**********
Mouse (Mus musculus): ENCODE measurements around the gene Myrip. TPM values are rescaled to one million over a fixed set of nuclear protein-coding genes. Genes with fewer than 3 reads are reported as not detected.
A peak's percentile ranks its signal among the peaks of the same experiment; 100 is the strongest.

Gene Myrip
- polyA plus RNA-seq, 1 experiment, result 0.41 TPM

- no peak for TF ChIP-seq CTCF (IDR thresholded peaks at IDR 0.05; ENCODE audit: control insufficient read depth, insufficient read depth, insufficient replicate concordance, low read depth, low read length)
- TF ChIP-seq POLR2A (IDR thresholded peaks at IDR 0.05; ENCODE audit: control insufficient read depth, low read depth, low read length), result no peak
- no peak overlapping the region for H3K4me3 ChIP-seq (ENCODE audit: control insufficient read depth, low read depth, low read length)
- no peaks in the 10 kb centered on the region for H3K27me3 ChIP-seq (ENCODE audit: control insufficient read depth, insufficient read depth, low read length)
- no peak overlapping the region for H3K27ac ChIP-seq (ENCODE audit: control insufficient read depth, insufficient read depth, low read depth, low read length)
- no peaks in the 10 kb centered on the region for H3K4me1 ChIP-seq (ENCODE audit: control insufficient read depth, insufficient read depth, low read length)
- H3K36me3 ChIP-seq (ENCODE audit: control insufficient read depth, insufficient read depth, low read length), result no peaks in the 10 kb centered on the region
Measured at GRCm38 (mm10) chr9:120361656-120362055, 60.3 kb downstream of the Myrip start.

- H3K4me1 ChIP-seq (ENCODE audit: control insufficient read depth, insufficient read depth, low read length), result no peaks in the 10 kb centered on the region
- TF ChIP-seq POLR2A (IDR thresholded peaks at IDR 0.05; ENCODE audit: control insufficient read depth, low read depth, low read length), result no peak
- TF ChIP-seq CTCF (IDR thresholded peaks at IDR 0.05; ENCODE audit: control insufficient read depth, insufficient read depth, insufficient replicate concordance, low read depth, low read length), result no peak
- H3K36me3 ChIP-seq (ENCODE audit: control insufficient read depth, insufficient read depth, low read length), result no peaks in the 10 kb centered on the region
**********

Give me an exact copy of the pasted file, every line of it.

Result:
Mouse (Mus musculus): ENCODE measurements around the gene Myrip. TPM values are rescaled to one million over a fixed set of nuclear protein-coding genes. Genes with fewer than 3 reads are reported as not detected.
A peak's percentile ranks its signal among the peaks of the same experiment; 100 is the strongest.

Gene Myrip
- polyA plus RNA-seq, 1 experiment, result 0.41 TPM

- no peak for TF ChIP-seq CTCF (IDR thresholded peaks at IDR 0.05; ENCODE audit: control insufficient read depth, insufficient read depth, insufficient replicate concordance, low read depth, low read length)
- TF ChIP-seq POLR2A (IDR thresholded peaks at IDR 0.05; ENCODE audit: control insufficient read depth, low read depth, low read length), result no peak
- no peak overlapping the region for H3K4me3 ChIP-seq (ENCODE audit: control insufficient read depth, low read depth, low read length)
- no peaks in the 10 kb centered on the region for H3K27me3 ChIP-seq (ENCODE audit: control insufficient read depth, insufficient read depth, low read length)
- no peak overlapping the region for H3K27ac ChIP-seq (ENCODE audit: control insufficient read depth, insufficient read depth, low read depth, low read length)
- no peaks in the 10 kb centered on the region for H3K4me1 ChIP-seq (ENCODE audit: control insufficient read depth, insufficient read depth, low read length)
- H3K36me3 ChIP-seq (ENCODE audit: control insufficient read depth, insufficient read depth, low read length), result no peaks in the 10 kb centered on the region
Measured at GRCm38 (mm10) chr9:120361656-120362055, 60.3 kb downstream of the Myrip start.

- H3K4me1 ChIP-seq (ENCODE audit: control insufficient read depth, insufficient read depth, low read length), result no peaks in the 10 kb centered on the region
- TF ChIP-seq POLR2A (IDR thresholded peaks at IDR 0.05; ENCODE audit: control insufficient read depth, low read depth, low read length), result no peak
- TF ChIP-seq CTCF (IDR thresholded peaks at IDR 0.05; ENCODE audit: control insufficient read depth, insufficient read depth, insufficient replicate concordance, low read depth, low read length), result no peak
- H3K36me3 ChIP-seq (ENCODE audit: control insufficient read depth, insufficient read depth, low read length), result no peaks in the 10 kb centered on the region